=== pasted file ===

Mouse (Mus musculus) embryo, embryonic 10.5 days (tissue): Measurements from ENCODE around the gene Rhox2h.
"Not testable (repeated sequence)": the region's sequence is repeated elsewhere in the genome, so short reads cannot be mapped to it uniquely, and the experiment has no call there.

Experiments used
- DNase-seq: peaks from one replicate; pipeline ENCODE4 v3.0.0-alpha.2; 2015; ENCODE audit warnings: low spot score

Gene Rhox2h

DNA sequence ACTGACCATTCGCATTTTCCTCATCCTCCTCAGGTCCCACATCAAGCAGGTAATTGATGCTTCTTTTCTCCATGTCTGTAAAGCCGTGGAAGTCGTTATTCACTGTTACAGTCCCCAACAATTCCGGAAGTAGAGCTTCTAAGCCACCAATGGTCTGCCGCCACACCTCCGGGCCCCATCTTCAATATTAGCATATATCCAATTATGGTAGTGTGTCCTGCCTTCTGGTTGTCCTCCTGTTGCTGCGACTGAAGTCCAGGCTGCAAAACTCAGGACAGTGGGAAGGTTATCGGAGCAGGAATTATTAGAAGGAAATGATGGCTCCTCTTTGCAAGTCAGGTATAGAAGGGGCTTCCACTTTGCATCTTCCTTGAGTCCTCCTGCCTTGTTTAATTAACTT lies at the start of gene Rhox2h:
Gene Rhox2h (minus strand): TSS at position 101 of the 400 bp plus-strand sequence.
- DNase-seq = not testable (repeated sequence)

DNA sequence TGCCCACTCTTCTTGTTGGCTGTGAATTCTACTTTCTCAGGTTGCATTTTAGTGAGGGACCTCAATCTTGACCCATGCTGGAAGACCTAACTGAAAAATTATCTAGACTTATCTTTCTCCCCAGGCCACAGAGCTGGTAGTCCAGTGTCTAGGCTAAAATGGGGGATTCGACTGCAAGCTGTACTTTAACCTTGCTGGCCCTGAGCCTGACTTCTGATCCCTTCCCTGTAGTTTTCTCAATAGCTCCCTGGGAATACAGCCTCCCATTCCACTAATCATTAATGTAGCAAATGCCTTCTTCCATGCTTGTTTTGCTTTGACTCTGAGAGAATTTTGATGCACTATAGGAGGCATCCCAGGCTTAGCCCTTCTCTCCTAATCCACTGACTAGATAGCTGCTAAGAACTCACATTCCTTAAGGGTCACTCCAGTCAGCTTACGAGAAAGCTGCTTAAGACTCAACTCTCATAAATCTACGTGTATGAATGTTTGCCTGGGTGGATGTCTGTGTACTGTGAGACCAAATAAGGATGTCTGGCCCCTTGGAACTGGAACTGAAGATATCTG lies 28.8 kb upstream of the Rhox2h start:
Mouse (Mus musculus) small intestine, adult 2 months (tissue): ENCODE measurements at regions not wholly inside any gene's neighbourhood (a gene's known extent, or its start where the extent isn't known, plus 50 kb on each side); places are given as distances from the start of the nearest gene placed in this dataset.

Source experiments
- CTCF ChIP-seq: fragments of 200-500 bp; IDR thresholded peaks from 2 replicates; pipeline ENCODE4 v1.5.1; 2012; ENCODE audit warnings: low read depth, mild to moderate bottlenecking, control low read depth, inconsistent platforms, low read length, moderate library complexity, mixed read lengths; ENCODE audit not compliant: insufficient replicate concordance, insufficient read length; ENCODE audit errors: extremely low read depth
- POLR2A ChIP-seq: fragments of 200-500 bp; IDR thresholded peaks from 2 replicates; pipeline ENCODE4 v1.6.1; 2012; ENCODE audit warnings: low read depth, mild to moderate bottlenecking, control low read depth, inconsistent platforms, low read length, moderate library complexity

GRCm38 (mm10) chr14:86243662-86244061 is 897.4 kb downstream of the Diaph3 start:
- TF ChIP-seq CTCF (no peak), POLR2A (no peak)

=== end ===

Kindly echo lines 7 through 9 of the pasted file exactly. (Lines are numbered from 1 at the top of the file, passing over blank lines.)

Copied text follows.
Gene Rhox2h (minus strand): TSS at position 101 of the 400 bp plus-strand sequence.
- DNase-seq = not testable (repeated sequence)

DNA sequence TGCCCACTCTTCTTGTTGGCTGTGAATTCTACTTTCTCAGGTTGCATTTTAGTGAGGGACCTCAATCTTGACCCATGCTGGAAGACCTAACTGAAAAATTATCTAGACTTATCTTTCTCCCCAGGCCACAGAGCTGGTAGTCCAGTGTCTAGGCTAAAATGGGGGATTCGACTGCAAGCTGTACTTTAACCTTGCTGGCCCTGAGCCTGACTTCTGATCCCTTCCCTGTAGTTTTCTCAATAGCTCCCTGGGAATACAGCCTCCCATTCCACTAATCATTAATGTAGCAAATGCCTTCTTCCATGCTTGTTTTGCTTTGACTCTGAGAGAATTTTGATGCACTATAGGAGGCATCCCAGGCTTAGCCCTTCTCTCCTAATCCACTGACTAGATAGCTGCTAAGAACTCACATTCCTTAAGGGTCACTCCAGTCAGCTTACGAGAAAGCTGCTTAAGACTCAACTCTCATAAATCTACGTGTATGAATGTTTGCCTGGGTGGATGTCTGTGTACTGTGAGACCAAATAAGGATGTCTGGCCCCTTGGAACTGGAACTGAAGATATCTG lies 28.8 kb upstream of the Rhox2h start: